The Pride of a Nation: The North American Eagle Land Speed ​​Record Project

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Nineteen years ago in Black Rock Desert, Nevada, a brave group from the United Kingdom, led by Richard Noble and RAF Wing Commander Andy Green, set a new land speed record. Noble and his group broke the sound barrier in the process. It was Noble’s second land speed record; he was the current record holder at the time, claiming it in 1982 with Thrust 2.

Regular readers will know Noble and Green are trying to break their existing record by aiming 1000 mph with Bloodhound SSC. But not everyone is content to let them set a new unopposed record. In fact, Ed Shadle believes it is his patriotic duty to claim the crown for the United States. He hopes to make it happen with the help of one of the most iconic planes in history: a Lockheed F-104 Starfighter.

“I was traveling with a friend, and we started talking about the land speed record that the British had achieved,” Shadle told Ars. “We talked about it, and I said ‘why don’t some Americans jump on this thing?’ Meanwhile, Craig Breedlove had made that famous U-turn with the Spirit of America, then hung it up and said he wasn’t going to do it again. During the flight, we started to rationalize – what kind of fuselage were we going to make, how would we design this thing, and so on. “And so the North American eagle was born.

Shadle spent time in the US Air Force before a long career at IBM. He figured a Starfighter would meet his needs perfectly – if he could get his hands on one. Luckily, one of them ended up in Maine: a landfill relic that had spent much of its life as a fighter and research aircraft at Edwards Air Force Base in the Antelope Valley of California. .

“It was demilitarized and in bad shape,” Shadle told us. “It looked like he had come down a mountain. Our wives and girlfriends questioned our sanity.”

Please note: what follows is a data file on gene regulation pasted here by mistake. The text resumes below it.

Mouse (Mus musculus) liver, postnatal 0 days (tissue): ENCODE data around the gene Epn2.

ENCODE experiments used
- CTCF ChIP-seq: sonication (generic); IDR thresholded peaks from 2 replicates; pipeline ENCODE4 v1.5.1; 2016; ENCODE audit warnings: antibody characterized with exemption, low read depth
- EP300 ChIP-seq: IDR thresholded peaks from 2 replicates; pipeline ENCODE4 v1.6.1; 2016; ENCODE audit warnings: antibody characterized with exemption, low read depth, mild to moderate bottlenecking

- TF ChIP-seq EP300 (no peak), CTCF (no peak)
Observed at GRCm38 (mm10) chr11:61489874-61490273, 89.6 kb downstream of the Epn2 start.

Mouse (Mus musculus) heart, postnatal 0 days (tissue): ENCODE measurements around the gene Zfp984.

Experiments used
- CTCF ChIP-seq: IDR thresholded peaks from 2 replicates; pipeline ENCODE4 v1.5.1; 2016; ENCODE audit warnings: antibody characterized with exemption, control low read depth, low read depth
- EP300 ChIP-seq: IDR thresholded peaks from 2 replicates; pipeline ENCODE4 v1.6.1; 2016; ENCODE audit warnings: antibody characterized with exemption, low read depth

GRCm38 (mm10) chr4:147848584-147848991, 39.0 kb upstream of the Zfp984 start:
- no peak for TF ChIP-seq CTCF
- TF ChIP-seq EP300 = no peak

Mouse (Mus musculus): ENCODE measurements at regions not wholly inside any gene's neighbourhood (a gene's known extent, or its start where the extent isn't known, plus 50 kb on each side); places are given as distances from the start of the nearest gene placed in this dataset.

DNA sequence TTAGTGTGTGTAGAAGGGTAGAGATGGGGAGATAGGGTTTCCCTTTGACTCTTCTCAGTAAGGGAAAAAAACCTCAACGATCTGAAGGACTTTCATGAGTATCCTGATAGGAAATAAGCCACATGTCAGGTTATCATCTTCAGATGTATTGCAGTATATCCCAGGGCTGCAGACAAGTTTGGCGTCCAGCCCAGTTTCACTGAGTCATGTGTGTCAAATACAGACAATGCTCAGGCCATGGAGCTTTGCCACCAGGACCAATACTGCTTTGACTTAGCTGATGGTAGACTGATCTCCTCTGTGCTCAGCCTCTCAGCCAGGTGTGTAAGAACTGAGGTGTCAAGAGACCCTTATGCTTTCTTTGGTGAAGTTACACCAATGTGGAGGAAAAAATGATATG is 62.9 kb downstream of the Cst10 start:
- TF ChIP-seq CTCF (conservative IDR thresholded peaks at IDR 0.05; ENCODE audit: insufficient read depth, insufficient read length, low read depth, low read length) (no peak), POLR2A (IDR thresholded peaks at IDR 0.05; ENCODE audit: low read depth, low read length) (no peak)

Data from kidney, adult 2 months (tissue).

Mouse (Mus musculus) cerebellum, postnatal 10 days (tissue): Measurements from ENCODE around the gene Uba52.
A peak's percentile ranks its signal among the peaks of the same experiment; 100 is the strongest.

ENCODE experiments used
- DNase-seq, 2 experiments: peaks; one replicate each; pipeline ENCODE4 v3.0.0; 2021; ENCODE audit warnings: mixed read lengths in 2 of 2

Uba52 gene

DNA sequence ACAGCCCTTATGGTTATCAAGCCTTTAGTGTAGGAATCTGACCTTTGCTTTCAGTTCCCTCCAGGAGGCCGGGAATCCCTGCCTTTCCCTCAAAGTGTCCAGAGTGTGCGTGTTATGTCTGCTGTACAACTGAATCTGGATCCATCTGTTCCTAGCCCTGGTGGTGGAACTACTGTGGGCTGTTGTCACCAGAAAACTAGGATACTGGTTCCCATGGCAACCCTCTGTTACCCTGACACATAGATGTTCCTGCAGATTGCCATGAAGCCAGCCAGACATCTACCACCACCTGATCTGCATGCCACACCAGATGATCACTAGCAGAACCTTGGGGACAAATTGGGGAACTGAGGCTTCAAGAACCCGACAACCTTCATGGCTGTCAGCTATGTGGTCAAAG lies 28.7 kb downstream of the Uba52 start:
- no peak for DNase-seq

He and his small group of friends and supporters spent the next three years rebuilding the jet. They replaced the spars and reskinning the body. “We had to put in 5,000 rivets,” Shadle said. “And I learned quite a bit how to use the English wheel, shaping the parts to fit.”

The next step was to find a surplus General Electric J-79 engine, which happened in 2004. Without GE support, S&S Turbine Services in Canada stepped in to help run the engine. In the process, it was upgraded from a thrust of just 12,500 lbs to 19,000 lbs.

“It has the latest version of everything that came on the J-79,” Shadle told us, “and looking at our acceleration curves, at just 4.5 miles we could hit over 600 mph. as we can take a longer course, we should be able to push it beyond 600 mph. ”

Modding a Starfighter

While an F-104 was designed to go fast, the idea has always been that it would do so while flying through the air. Running a Starfighter on land meant devising a suspension system, as well as a way to slow the beast down after every race. (In order to set a speed record on land, one must complete two timed races: one in each direction, in less than an hour.) Robert Breidenthal, professor of aeronautics at the University of Washington in Seattle, Washington, provided basic airfoils of the F-104. He gave the North American Eagle team a rough idea of ​​things like the proper angle of attack to prevent the vehicle from trying to take off or burrowing into a lake bed.

Next, the F-104 was laser scanned and an airflow analysis was performed. Lockheed passed on the original test data on the plane, revealing it should be stable at 1,000 mph. By calculations, “at over 630 mph you would actually have 800 pounds of lift on your nose,” Shadle explained. “But even then the weight up front is only around 4,400 lbs – that’s totally acceptable. We also have ducks up front to combat lift. At the rear we have fairings which are inverted fenders with wicker tickets on the back to control downforce. We get a bit of lift – which is always okay – but we can change that to make more downforce just by changing the angle of the wicker bills. ”

As Noble realized when designing Thrust 2, wheels with rubber tires were never going to be fit for a land speed record. The wheels on the North American Eagle are made of aluminum – made by a company called Uromet which typically makes roller coaster wheels – and measure around 1,000 mph. A combination of Kevlar-nylon parachute and magnetic brakes slows the vehicle down. Although they’ve only been tested up to around 400mph at this point, Shadle told us that with the water cooling system (which discharges 7 gallons of pressurized water onto the wheels for about 19 seconds ), the wheel temperatures were only 75 ° C (170 ° F). ).

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